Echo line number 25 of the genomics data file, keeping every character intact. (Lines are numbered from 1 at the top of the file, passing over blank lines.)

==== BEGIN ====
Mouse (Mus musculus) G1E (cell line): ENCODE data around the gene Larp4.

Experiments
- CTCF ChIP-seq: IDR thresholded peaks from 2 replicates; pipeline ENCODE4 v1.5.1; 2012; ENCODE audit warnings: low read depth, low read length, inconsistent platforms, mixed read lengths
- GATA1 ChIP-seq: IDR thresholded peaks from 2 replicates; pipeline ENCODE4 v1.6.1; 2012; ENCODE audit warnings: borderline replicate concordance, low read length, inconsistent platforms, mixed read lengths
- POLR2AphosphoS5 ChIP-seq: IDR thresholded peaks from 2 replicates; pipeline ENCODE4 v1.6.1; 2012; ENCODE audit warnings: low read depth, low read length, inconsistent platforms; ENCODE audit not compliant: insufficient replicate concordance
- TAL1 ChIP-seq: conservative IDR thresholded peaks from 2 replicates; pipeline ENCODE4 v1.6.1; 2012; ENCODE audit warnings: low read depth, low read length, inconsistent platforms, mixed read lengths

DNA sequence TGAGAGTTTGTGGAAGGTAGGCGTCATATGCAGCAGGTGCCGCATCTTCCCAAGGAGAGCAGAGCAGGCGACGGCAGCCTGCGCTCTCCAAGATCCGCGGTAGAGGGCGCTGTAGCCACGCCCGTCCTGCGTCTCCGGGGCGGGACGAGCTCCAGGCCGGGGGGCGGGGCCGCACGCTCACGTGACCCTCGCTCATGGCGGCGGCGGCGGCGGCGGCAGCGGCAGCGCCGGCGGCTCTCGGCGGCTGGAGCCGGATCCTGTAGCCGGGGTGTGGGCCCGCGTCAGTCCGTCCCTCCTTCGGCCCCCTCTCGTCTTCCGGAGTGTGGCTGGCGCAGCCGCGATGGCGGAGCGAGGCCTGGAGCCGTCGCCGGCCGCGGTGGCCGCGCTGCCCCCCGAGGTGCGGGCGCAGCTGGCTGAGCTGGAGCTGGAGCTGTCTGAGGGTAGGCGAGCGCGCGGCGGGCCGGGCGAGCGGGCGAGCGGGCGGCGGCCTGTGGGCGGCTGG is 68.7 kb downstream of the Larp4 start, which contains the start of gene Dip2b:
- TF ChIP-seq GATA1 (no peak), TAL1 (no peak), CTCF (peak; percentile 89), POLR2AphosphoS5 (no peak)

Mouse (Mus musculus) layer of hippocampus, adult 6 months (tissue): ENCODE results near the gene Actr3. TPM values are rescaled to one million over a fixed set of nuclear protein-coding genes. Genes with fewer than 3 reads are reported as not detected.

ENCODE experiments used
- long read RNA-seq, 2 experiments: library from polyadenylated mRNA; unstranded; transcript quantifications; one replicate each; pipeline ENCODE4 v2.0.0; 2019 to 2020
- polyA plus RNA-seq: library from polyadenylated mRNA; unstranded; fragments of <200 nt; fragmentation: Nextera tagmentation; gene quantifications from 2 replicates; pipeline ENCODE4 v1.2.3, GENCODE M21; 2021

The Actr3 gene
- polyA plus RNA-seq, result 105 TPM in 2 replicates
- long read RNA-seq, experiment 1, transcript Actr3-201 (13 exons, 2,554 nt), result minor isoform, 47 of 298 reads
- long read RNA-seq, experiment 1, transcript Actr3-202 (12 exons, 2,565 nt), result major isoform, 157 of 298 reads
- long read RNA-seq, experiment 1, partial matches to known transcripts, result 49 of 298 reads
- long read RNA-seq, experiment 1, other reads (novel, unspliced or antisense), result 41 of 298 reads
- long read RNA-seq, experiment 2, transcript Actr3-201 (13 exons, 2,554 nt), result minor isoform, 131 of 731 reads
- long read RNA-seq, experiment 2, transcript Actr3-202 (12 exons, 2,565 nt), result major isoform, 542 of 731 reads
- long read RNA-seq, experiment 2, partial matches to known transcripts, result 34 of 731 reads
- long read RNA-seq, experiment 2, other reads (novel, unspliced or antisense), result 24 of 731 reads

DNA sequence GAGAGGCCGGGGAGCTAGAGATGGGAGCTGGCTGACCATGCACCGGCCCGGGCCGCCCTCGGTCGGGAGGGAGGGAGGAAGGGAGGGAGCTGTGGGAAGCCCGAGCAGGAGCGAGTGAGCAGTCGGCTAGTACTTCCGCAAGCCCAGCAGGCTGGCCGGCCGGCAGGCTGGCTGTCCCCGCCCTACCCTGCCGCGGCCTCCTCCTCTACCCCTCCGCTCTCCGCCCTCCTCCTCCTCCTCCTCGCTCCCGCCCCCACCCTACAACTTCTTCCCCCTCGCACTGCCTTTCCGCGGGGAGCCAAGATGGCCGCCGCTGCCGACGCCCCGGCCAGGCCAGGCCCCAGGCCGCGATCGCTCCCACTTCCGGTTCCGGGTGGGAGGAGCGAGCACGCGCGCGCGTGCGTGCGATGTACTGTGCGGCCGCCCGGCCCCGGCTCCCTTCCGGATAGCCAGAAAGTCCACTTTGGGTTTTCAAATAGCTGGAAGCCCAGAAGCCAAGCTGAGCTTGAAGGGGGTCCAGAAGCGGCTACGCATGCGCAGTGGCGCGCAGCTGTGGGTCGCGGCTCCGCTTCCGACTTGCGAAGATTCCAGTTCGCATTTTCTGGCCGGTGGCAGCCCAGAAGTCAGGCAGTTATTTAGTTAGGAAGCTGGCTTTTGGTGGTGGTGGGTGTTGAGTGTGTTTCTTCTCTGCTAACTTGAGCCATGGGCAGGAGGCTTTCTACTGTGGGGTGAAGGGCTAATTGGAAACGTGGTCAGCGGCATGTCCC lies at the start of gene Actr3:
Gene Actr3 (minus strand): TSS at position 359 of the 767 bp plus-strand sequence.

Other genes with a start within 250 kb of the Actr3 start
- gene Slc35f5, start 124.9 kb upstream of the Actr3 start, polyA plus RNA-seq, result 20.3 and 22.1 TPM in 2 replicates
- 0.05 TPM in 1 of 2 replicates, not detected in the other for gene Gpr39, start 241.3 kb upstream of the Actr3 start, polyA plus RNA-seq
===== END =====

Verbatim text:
Other genes with a start within 250 kb of the Actr3 start